The couple’s son, Griffin, turned 4 the day after his dad’s funeral.

During his illness and after his death, Jennifer had to “learn how to do everything” to care for her family. “It’s just hard by yourself. We did everything together. He was my best friend.”

“It’s changed our lives forever.”

After his death, organizers honored Tony and his involvement in the Soaring Wings Half Marathon by dedicating the 2010 event in his memory. Jennifer and their children were on hand that day to pass out the medals to participants.

It has been four years since he passed away. “In some ways, it feels like it just happened,” she said. “As time goes on, I don’t cry myself to sleep anymore, but every day I cry. Nobody’s life is perfect, but ours was really close . . . Every day is hard. Every day is just tough.”

When faced with life’s decisions, Jennifer finds herself asking, “What would Tony do?” While it would be natural to want to give up, her focus is on the couple’s children. “I have to take care of these kids. He would’ve wanted us to go on.”

Jennifer had Tony’s racing shirts made into a quilt for their daughter. It hangs in their home.

While it is still difficult to discuss his death, Jennifer is willing to put that aside if it means that hearing Tony’s story can help others. “He would want this to help someone else,” she said.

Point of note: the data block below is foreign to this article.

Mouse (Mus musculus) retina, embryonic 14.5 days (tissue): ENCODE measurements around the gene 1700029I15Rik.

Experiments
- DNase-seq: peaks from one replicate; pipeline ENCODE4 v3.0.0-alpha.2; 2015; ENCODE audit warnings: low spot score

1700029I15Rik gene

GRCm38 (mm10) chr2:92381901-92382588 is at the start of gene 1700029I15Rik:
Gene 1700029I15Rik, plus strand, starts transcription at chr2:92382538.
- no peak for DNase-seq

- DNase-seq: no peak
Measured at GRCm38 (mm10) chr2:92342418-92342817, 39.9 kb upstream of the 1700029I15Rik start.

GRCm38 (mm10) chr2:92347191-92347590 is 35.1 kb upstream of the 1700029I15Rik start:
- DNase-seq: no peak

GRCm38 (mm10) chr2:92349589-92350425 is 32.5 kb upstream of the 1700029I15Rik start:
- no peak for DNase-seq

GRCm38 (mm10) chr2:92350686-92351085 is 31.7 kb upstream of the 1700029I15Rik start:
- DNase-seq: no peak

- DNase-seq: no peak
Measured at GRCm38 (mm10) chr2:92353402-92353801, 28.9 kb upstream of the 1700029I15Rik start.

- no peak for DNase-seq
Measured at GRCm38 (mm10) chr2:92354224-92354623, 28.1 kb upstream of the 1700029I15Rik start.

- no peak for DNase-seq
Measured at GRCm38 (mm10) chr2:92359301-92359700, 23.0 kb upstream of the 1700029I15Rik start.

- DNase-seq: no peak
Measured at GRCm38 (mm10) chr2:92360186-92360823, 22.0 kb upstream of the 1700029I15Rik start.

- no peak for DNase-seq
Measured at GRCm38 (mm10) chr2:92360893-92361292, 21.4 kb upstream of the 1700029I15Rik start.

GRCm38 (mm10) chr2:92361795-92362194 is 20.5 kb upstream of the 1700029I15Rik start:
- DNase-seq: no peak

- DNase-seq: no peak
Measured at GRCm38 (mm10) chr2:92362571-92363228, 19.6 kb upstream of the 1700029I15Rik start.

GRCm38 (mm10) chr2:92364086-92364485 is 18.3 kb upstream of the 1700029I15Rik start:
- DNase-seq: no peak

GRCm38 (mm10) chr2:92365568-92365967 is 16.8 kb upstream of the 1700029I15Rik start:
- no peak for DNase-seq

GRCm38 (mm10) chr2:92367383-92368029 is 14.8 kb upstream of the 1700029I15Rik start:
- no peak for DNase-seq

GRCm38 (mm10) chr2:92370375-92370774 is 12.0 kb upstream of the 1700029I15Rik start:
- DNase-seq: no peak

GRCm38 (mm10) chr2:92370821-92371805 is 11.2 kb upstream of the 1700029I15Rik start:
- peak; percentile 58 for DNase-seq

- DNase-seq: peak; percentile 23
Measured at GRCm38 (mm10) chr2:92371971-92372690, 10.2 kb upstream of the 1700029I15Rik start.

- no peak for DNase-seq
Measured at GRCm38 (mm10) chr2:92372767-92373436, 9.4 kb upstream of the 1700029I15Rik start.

Jennifer pointed out that age 50 is the recommended time to seek a colonoscopy, earlier if there is a family history. “Tony was 10 years younger than that,” she said, adding that he had no family history of colon cancer. She is certain if he would’ve suspected a problem, he would’ve said something to her and sought help.

Since Tony’s death, at least one acquaintance has told Jennifer because of what happened to Tony, he went to get checked. His was caught at Stage 2.

“I hope this helps out at least one person,” Jennifer said. “If you’re having trouble, you need to look more into that. That’s what Tony would’ve wanted.”

It is particularly important for athletes to be aware of cancer symptoms and get checked out as soon as they suspect a problem. She said it’s a misconception that someone who exercises and eats right won’t get cancer.

“Yes, you can, and you can die from it. I learned the hard way,” she said. “If it can get him, it can get anybody.”